ASEAN Foreign Ministers Meeting
Why in News
China is going to host Foreign Ministers Meeting from the 10 ASEAN countries, with Beijing pushing for closer economic cooperation and aligning COVID19 recovery efforts.
- During recent visits to Sri Lanka and Bangladesh, China’s Defence Minister called on both countries to reject “military alliances” — a term that some Beijing are using to describe the Quad, but a label that the group rejects.
- ChinaASEAN Foreign Ministers meeting would mark the 30-year anniversary of relations and also “focus on combating COVID19, promoting economic recovery, and better dovetailing strategic plans”.
- A vaccine passport connecting China and ASEAN countries is also being discussed.
- Deepening economic cooperation, particularly following the signing of the Regional Comprehensive Economic Partnership (RCEP) trade deal, would be China’s focus, even as it grapples with disputes over the South China Sea.
- After the first Quad leaders’ summit held in March and the announcement of a regional vaccine initiative, many Chinese analysts framed ASEAN as a key space where Chinese and Quad initiatives may rub-up against each other.
- The framing of the Quad as “an Asian NATO” by Beijing has been criticised by the group’s members.
Association of Southeast Asian Nations (ASEAN)
- It is an intergovernmental organization of ten Southeast Asian countries: Brunei, Cambodia, Indonesia, Laos, Malaysia, Myanmar, the Philippines, Singapore, Thailand, and Vietnam.
- It is a regional grouping that promotes economic, political, and security cooperation among its members.
- The group has played a central role in Asian economic integration, spearheading negotiations among Asia-Pacific nations to form one of the world’s largest free trade blocs and signing six free trade agreements with other regional economies.
- The group was united in 1967, originally with Indonesia, Malaysia, the Philippines, Singapore, and Thailand, which sought to create a common front against the spread of communism and promote political, economic, and social stability amid rising tensions in the Asia-Pacific.
- In 1976, the members signed the Treaty of Amity and Cooperation in Southeast Asia, which emphasizes mutual respect and non-interference in other countries’ affairs.
- The group was joined by other countries in 1990s.
- With the addition of Brunei (1984), Vietnam (1995), Laos and Myanmar (1997), and Cambodia (1999), the group started to launch initiatives to boost regionalism.
- The members signed a treaty in 1995, for example, to refrain from developing, acquiring, or possessing nuclear weapons.
- The Regional Comprehensive Economic Partnership was introduced during the 19th ASEAN meet held in November 2011.
- The RCEP negotiations were kick-started during the 21st ASEAN Summit in Cambodia in November 2012.
- It is the 15 members regional group consists of: Australia, Brunei, Cambodia, China, Indonesia, Japan, Laos, Malaysia, Myanmar, New Zealand, the Philippines, Singapore, South Korea, Thailand, and Vietnam.
- The 15 member countries account for about 30% of the world’s population (2.2 billion people) and 30% of global GDP as of 2020, making it the biggest trade bloc in history.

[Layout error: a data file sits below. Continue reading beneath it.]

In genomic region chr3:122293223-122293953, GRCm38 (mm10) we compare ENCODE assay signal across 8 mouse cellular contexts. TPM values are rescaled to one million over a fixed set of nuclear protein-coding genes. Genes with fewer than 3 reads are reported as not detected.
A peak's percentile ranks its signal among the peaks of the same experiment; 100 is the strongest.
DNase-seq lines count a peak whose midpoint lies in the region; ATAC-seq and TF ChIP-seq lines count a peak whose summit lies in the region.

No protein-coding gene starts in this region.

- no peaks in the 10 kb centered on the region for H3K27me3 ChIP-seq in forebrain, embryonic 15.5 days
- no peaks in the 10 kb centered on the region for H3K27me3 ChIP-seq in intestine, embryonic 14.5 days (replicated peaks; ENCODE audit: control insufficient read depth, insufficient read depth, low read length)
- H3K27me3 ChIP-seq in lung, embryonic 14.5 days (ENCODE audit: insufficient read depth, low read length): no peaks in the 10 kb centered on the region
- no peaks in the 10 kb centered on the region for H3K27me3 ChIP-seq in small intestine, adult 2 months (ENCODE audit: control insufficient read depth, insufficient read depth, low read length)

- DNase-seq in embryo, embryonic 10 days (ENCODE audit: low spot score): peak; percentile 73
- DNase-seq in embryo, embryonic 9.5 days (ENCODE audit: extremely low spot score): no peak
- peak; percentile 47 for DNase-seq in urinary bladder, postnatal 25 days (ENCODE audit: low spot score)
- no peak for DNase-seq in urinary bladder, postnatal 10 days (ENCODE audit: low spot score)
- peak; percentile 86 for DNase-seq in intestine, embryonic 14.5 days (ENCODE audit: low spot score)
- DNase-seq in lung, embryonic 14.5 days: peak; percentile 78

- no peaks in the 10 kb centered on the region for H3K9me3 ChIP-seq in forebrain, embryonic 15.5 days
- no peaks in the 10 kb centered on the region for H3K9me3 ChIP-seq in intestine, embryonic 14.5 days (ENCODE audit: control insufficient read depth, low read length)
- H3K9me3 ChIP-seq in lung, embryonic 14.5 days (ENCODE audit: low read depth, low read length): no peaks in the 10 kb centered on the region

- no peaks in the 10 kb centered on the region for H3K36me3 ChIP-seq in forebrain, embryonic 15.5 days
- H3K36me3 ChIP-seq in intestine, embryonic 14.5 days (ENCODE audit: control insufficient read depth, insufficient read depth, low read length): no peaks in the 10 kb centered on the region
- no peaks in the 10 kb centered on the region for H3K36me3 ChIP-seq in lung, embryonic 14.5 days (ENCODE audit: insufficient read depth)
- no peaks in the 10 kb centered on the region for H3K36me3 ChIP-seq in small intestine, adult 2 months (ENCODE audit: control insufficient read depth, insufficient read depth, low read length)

- Unifying the pre-existing bilateral agreements between the 10-member ASEAN and five of its major trade partners, the RCEP was signed on 15 November 2020 at a virtual ASEAN Summit hosted by Vietnam,
- It will take effect 60 days after it has been ratified by at least six ASEAN and three non-ASEAN signatories.
UN General Assembly
Why in News
Maldives Minister of Foreign Affairs Abdulla Shahid was elected as the 76th President of the United Nations General Assembly (UNGA) on 7 June.
- According to a PTI report, 143 of the 191 votes cast by the Assembly members were in favour of Abdulla Shahid.
- It was a “great day” for small island states and for “climate vulnerable countries everywhere.
- This is the first time Maldives will be occupying the office of the President of the United Nations General Assembly (PGA).
- He outlined five priority areas for his term as the president – Covid response, vaccine equity, environment, human rights, and gender equality.
- While his rival, former Afghanistan Foreign Minister Zalmai Rassoul, won 48. In January 2021 Afghanistan announced its candidature with its foreign minister Zalmai Rassoul throwing his hat into the contest.
- Moreover, Maldives has never held the office of President of the United Nations General Assembly (PGA), while Afghanistan has held this post during the 21st GA session in 1966-67.
- Both Maldives and Afghanistan have an excellent tie with India, and both candidates share amicable relation.
- However, since India had already committed its support to the Maldives at a time when no other candidate was in the fray, India voted in favour of the Maldives.
United Nations General Assembly
- United Nations General Assembly is one of the six principal organs of the United Nations (UN) and the only body in which every member of the organization is represented and allowed to vote.
- The first session of the assembly convened on Jan. 10, 1946, in London, with 51 countries represented.
- As of 2006 there were 192 members of the General Assembly.
- Numerous non-members, such as states, organizations, and other entities maintain observer status, enabling them to participate in the work of the General Assembly.